Here Are Some Goals McDonald’s CHRO Wants You to Consider

McDonald’s Corp., like many other consumer-facing businesses these days, is reinventing itself. Customers want to be able to pay for their purchases via their phones, they want online ordering and delivery options and they want it all … yesterday. McDonald’s is doing well on that front so far, having increased its sales growth by 4.5% by the end of last year (despite a stagnant market for fast-food providers in general), while its stock price has reached an all-time high. At the same time, David Fairhurst, executive vice president, chief people officer (who joined in 2015), has overseen a major cultural transformation at the fast-food giant that’s seen the reinvention of many HR processes. We’ll go into much greater detail in my upcoming feature on Fairhurst, which will be Human Resource Executive‘s cover story for our Sept. issue.

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In the meantime, I’ve included below some snippets of wisdom from my interview with Fairhurst, who, prior to his current role, oversaw HR for McDonald’s Europe operations and has worked at companies ranging from Tesco to GlaxoSmithKline.

Teams Matter: “You’ll know you’ve created a teaming culture when the biggest compliment someone can give you is that you keep losing your best people to rapid-action, cross-functional teams.”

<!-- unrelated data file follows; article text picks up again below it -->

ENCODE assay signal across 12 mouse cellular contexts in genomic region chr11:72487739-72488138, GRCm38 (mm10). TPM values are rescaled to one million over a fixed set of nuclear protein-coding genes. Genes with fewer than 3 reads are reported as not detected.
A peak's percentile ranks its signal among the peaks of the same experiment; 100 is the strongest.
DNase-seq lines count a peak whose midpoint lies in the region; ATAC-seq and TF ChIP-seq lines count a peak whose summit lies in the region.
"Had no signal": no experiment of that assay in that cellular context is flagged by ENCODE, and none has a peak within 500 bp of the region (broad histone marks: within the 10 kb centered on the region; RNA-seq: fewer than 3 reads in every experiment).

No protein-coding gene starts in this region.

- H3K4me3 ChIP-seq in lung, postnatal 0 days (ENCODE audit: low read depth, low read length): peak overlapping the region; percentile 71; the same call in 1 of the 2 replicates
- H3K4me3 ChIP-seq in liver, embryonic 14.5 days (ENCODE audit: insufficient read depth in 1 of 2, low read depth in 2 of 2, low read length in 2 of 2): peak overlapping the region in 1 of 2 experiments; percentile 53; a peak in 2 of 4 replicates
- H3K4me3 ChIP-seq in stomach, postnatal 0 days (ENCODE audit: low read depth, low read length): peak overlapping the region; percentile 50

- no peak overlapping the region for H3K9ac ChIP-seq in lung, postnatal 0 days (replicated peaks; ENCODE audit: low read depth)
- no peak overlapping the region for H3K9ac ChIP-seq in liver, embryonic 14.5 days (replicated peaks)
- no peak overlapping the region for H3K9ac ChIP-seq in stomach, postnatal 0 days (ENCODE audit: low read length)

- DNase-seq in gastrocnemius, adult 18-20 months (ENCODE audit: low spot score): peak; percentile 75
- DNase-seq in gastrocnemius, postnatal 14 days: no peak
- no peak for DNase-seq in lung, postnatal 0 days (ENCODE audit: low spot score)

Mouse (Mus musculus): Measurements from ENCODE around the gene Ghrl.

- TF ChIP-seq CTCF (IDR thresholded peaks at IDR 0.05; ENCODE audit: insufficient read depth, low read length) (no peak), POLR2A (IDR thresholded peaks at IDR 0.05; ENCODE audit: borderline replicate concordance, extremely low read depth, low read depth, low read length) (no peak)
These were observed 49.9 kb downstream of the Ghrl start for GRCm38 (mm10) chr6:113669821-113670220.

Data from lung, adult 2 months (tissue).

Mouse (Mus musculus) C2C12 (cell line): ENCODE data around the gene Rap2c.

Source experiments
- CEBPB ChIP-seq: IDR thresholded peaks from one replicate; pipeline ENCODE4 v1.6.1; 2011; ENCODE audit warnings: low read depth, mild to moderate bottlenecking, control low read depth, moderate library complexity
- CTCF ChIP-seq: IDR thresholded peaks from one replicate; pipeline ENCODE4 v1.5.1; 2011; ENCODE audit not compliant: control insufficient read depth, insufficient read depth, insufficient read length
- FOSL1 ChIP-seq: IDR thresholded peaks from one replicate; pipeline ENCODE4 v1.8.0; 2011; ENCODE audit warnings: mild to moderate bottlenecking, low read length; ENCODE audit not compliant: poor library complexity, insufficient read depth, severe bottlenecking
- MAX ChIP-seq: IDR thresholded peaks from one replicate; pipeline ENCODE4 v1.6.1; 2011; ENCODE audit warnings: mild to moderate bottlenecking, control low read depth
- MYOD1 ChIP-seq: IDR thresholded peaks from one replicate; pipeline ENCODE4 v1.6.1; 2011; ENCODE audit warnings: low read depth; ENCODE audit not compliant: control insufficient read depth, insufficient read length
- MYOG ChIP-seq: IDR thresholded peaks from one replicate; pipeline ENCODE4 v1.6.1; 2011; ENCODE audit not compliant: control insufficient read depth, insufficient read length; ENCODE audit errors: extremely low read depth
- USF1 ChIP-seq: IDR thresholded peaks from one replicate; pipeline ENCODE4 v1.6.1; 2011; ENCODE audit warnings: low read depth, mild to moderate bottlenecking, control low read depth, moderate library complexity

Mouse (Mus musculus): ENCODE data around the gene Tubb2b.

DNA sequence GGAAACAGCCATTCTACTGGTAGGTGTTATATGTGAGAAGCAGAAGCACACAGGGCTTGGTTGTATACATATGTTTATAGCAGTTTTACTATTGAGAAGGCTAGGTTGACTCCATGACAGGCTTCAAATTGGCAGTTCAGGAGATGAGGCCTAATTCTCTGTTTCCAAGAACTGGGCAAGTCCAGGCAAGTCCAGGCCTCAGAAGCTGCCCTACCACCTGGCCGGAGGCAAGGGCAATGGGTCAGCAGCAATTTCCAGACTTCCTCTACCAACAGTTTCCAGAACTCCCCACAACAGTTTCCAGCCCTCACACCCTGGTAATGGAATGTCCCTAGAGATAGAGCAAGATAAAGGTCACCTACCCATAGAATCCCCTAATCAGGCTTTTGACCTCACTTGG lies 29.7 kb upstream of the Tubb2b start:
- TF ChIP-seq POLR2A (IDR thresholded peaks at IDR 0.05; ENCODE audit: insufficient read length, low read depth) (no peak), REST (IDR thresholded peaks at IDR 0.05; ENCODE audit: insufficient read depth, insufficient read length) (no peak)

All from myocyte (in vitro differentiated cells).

Build Leaders at Every Level: “We’re supporting our people at every level of the organization to become less managerial and more inspirational.”

Challenge Every HR Process: “Traditionally, HR has been too keen to follow established processes rather than question, objectively review and reinvent.”

Run HR Like a Business: “Take a similar approach to Zero-Based Budgeting, make a business case for everything. Is every HR process making a difference? If not, consider eliminating it.”

Develop Ambidextrous Leaders: “We need leaders who are comfortable dealing with ambiguity/paradox.”

Prioritize Diversity and Inclusion: “For far too long, D&I has been something of a peripheral activity, often sitting as part of an organization’s [corporate social responsibility] agenda. In some ways it still will, but only if we change the definition of CSR to ‘core strategic response.’ ”

And finally: “Being a disruptor is tough–but being disrupted is even tougher.”

Andrew R. McIlvaine
Andrew R. McIlvaine is former senior editor with Human Resource Executive®.